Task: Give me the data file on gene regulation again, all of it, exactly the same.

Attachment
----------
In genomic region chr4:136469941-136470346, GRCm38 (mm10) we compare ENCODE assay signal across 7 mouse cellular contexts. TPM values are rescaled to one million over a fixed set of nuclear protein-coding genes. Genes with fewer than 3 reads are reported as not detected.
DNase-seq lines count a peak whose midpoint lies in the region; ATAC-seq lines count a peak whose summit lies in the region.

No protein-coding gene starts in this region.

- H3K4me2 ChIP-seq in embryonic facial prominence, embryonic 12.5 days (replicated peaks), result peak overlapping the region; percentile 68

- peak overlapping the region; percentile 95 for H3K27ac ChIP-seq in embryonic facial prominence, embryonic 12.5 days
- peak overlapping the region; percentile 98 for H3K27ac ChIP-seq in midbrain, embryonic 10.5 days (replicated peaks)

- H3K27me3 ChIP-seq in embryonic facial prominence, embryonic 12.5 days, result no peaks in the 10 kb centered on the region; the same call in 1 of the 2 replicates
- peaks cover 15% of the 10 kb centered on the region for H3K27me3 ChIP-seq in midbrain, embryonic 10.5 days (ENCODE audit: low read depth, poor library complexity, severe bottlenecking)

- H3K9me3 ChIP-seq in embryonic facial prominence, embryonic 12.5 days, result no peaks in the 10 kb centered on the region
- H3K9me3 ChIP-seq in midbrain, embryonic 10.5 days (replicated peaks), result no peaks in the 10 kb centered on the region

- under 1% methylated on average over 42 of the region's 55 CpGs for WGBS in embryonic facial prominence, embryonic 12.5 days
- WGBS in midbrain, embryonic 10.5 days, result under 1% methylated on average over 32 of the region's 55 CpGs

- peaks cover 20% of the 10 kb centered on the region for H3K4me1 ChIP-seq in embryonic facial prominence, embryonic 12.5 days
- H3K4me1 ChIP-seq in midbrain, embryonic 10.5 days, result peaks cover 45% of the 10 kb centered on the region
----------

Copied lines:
In genomic region chr4:136469941-136470346, GRCm38 (mm10) we compare ENCODE assay signal across 7 mouse cellular contexts. TPM values are rescaled to one million over a fixed set of nuclear protein-coding genes. Genes with fewer than 3 reads are reported as not detected.
DNase-seq lines count a peak whose midpoint lies in the region; ATAC-seq lines count a peak whose summit lies in the region.

No protein-coding gene starts in this region.

- H3K4me2 ChIP-seq in embryonic facial prominence, embryonic 12.5 days (replicated peaks), result peak overlapping the region; percentile 68

- peak overlapping the region; percentile 95 for H3K27ac ChIP-seq in embryonic facial prominence, embryonic 12.5 days
- peak overlapping the region; percentile 98 for H3K27ac ChIP-seq in midbrain, embryonic 10.5 days (replicated peaks)

- H3K27me3 ChIP-seq in embryonic facial prominence, embryonic 12.5 days, result no peaks in the 10 kb centered on the region; the same call in 1 of the 2 replicates
- peaks cover 15% of the 10 kb centered on the region for H3K27me3 ChIP-seq in midbrain, embryonic 10.5 days (ENCODE audit: low read depth, poor library complexity, severe bottlenecking)

- H3K9me3 ChIP-seq in embryonic facial prominence, embryonic 12.5 days, result no peaks in the 10 kb centered on the region
- H3K9me3 ChIP-seq in midbrain, embryonic 10.5 days (replicated peaks), result no peaks in the 10 kb centered on the region

- under 1% methylated on average over 42 of the region's 55 CpGs for WGBS in embryonic facial prominence, embryonic 12.5 days
- WGBS in midbrain, embryonic 10.5 days, result under 1% methylated on average over 32 of the region's 55 CpGs

- peaks cover 20% of the 10 kb centered on the region for H3K4me1 ChIP-seq in embryonic facial prominence, embryonic 12.5 days
- H3K4me1 ChIP-seq in midbrain, embryonic 10.5 days, result peaks cover 45% of the 10 kb centered on the region